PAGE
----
What to invest in / Paris
Part with the furniture
Chairs, tables and ceramics are, first and foremost, made to be used. But buy the right pieces and 2016 could be the year that you make a profit on your Prouvé and earn from your Eames; here’s how to go from home to auction house.
Fabien Naudan, vice-president of the Paris-based auction house Artcurial, began investing in furniture when he was just 20 years old. “I bought a simple Jean Prouvé daybed for my apartment,” he says. “I had to resell when I moved [to a larger space] and I realised I was making a profit. It was then I decided to buy more than what I needed.”
The contemporary market is much more competitive – it’s safe to say there are fewer unwitting twenty-somethings sitting around on iconic chaises longues – but Naudan is adamant that with a good eye a first-time investor can amass an important collection that will increase in value. “The really good pieces are getting so rare in the market that the price is rising,” he says. “My advice is that you always have to think beyond your possibilities. So, if you have a chance today to buy a Prouvé chair for €5,000 that’s repainted or one that’s in perfect [original] condition for €7,000, choose the latter.”
Modern design – furniture, textiles, ceramics and glass – is increasingly the preserve of investors with an appetite for risk and deep pockets. Last October saw London auction house Phillips break the world record for a piece of Nordic design when it sold a wooden dining table by Denmark’s Peder Moos for £602,000 (€860,000). In 2014, Artcurial sold a Jean Prouvé Trapèze table to a US collector for €1,291,400. But Naudan insists the market is accessible. “You can find an important piece by Le Corbusier for under €10,000.”
Buying design shouldn’t be simply a money-making venture: it should be instinctive and practical. Though it might be coveted by collectors, all good furniture was made to be used. However, buying top-quality modern furniture might just leave you with an appreciating asset. Jonatan Jahn, a design specialist at Stockholms Auktionsverk, says, “Some names are still very cheap on the auction market and they have all been very important for Swedish design history. Sweden was a great contributor to the important design fairs throughout the world. [I would recommend] Carl-Axel Acking, Anna Petrus and Estrid Ericson among several others.”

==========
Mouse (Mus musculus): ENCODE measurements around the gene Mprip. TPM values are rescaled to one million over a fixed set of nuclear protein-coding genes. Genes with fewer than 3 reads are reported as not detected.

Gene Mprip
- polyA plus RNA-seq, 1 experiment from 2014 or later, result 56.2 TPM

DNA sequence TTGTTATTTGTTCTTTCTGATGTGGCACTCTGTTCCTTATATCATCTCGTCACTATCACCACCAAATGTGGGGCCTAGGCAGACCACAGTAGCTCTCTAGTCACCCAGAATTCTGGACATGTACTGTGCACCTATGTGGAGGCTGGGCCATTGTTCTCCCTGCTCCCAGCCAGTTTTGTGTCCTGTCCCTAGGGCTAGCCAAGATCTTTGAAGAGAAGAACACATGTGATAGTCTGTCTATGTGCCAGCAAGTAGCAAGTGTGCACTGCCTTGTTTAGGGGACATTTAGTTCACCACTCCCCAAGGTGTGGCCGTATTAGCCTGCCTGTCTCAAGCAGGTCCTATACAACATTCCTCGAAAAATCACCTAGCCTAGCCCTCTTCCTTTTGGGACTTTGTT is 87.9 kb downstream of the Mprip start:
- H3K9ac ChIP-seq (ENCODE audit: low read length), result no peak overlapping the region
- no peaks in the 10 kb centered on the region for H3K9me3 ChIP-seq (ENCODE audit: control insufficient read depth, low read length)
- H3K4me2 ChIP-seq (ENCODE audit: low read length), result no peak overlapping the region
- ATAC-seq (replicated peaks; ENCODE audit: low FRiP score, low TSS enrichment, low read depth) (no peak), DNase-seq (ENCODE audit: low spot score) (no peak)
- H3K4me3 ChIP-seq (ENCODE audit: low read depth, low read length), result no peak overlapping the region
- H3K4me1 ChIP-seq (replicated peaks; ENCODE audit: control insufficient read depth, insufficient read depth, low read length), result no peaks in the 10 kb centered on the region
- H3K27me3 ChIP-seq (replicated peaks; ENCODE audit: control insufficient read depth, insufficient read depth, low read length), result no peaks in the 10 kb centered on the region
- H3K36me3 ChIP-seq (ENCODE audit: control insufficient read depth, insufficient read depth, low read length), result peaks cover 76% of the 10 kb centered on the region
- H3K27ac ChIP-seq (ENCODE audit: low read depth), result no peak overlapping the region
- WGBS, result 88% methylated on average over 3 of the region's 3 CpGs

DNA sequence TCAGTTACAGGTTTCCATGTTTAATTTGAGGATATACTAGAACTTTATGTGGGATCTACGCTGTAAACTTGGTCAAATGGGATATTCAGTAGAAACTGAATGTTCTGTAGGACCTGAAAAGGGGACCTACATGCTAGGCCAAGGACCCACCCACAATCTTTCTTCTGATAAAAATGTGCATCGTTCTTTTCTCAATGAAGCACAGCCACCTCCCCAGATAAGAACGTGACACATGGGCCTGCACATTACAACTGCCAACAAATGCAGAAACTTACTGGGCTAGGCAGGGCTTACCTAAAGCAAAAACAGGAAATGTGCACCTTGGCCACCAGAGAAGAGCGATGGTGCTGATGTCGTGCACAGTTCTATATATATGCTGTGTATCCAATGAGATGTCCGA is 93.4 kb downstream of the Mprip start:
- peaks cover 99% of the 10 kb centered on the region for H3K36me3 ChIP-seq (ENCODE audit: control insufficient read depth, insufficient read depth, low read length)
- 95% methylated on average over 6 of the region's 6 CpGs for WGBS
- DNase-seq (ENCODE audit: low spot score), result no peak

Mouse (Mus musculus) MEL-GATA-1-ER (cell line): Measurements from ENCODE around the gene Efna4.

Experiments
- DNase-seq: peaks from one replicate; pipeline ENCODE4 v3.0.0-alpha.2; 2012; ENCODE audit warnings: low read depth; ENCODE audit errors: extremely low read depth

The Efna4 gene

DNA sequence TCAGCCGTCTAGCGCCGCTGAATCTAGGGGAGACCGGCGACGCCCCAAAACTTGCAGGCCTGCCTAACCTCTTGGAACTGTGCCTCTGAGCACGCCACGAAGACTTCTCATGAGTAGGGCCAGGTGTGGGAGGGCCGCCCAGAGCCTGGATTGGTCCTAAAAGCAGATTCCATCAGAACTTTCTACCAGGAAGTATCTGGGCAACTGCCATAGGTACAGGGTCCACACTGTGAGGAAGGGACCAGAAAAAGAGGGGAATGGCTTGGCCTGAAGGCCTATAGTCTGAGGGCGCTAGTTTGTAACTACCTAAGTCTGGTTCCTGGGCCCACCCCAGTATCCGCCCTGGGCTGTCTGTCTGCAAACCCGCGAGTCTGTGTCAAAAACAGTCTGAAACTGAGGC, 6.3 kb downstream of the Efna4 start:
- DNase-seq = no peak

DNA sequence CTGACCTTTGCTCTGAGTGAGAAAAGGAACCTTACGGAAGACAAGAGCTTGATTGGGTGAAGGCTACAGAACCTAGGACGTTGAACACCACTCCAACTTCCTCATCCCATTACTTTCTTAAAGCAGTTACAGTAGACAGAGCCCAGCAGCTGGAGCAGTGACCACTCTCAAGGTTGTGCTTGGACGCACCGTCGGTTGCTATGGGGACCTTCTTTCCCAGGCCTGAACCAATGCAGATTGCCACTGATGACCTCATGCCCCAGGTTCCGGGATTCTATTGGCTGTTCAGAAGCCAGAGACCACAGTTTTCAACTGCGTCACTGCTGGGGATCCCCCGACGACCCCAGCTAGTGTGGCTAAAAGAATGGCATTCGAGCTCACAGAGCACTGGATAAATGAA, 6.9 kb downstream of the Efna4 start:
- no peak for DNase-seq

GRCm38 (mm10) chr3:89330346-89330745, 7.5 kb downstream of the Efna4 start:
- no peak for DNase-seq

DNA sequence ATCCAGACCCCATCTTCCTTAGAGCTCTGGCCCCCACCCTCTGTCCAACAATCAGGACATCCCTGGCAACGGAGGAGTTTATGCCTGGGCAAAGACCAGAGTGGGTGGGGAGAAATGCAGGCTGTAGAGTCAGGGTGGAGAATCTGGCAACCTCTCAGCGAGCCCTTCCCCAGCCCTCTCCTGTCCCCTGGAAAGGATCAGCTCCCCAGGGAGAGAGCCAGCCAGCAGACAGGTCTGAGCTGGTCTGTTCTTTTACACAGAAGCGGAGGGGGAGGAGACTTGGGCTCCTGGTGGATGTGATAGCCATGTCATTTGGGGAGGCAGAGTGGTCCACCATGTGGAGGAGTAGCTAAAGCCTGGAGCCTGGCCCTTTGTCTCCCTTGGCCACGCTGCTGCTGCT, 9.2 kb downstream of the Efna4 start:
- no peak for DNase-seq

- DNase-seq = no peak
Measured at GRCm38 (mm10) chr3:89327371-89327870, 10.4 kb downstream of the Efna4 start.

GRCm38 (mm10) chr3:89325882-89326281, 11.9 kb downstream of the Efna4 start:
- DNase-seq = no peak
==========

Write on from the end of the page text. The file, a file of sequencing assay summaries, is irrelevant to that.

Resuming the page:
With collectors snapping up choice pieces from the postwar era there is also value in buying contemporary design items in the hope they will become future classics. One-off collaborations from larger furniture houses are also likely to have cachet with collectors of the future. However, Naudan warns that the production shouldn’t be too niche. “The design market is one of social identification, so if you have only one or two articles in production the culture isn’t large enough to have any currency. If an artist is great but makes just one chair a year then it’s beautiful but unknown; it won’t have the same value.”
Above all, Naudan is adamant that design should be used and loved whatever its value. “My son learnt to walk holding on to a Charlotte Perriand bookshelf,” he says. “I don’t have a museum at home; I use all my pieces.”
Q&A- Peter Loughrey
Director and founder of Los Angeles Modern Auctions
What does the Lama collection look like?
Our design collection is a diverse mix of classic design and contemporary works. We have Giò Ponti next to Tejo Remy, Charles Eames next to Gaetano Pesce and George Nakashima next to ceramics from the Otani Workshop.
Are there any unsung producers or products that are noticeably gaining in reputation?
Californian design has been increasing in popularity around the world; names such as Dan Johnson, Arthur Espenet Carpenter and Ralph Bacerra. Collectors who mythologise Italian, Danish or French design should pay attention to how much California’s design history is quickly becoming the next major area for museums and historians to put in context.
What is the potential of the US design market?
Unlike traditional antiques, modern design has now captured the attention of baby-boomers, Generation X buyers and even millennials. These next-generation buyers will ensure strong potential for decades to come. Regardless of the medium, collectors can depend on investment-quality examples retaining or increasing in value.
Which contemporary designers do you expect to become assets in the years ahead?
Just as the art world is correcting past mistakes of overlooking certain minority artists, the design world is sure to celebrate the point of view of minority designers. Look for more attention on Latin American designers from the likes of Pedro Friedeberg and Pepe Mendoza. The Campana Brothers from Brazil are quickly becoming blue-chip staples.